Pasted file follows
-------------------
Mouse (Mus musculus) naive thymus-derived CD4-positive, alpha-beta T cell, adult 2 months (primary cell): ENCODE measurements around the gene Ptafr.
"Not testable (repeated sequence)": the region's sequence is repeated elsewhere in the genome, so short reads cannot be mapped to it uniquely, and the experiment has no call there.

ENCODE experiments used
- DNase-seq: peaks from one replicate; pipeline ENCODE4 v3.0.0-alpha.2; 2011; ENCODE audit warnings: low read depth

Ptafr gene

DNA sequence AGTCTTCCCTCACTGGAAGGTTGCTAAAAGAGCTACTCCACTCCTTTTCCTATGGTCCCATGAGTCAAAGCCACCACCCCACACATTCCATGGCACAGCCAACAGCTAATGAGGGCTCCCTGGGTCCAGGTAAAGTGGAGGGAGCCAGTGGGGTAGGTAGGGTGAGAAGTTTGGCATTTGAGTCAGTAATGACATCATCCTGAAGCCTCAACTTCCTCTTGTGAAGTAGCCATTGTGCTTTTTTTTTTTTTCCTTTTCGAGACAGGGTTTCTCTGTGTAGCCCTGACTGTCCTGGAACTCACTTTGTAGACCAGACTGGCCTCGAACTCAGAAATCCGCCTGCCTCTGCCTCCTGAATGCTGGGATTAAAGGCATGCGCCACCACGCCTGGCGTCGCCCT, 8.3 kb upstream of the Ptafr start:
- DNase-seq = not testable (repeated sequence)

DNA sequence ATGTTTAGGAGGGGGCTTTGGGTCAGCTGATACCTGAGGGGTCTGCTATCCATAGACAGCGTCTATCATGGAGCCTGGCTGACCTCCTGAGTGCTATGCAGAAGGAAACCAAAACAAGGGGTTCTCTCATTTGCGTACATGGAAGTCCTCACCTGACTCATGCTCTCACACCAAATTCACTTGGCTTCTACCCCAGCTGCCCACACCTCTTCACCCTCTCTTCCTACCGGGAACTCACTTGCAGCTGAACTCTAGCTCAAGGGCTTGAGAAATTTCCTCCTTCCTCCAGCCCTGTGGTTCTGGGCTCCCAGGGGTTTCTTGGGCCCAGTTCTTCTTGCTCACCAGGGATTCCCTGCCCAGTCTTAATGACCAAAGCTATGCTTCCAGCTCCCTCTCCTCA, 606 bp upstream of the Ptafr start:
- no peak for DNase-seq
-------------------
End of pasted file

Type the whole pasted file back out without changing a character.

Mouse (Mus musculus) naive thymus-derived CD4-positive, alpha-beta T cell, adult 2 months (primary cell): ENCODE measurements around the gene Ptafr.
"Not testable (repeated sequence)": the region's sequence is repeated elsewhere in the genome, so short reads cannot be mapped to it uniquely, and the experiment has no call there.

ENCODE experiments used
- DNase-seq: peaks from one replicate; pipeline ENCODE4 v3.0.0-alpha.2; 2011; ENCODE audit warnings: low read depth

Ptafr gene

DNA sequence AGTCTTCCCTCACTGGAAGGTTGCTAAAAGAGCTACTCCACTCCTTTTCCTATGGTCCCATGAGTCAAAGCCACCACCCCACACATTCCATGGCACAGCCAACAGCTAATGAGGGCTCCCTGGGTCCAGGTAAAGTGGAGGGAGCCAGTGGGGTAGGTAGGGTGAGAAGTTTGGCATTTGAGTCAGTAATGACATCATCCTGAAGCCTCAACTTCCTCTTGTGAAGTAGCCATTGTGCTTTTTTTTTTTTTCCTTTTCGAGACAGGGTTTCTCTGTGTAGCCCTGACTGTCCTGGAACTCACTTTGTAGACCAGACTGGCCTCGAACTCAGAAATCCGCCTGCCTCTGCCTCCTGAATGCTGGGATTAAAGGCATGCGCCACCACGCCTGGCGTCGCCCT, 8.3 kb upstream of the Ptafr start:
- DNase-seq = not testable (repeated sequence)

DNA sequence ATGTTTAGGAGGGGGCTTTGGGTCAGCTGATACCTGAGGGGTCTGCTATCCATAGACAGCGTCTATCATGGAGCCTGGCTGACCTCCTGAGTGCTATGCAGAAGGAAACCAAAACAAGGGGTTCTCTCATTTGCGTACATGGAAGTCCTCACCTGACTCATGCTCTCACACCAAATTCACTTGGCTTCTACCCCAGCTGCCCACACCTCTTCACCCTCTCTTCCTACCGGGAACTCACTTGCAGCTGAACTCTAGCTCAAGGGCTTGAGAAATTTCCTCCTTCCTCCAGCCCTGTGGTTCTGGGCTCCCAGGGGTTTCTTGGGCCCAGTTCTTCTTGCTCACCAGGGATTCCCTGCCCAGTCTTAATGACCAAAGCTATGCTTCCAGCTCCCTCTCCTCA, 606 bp upstream of the Ptafr start:
- no peak for DNase-seq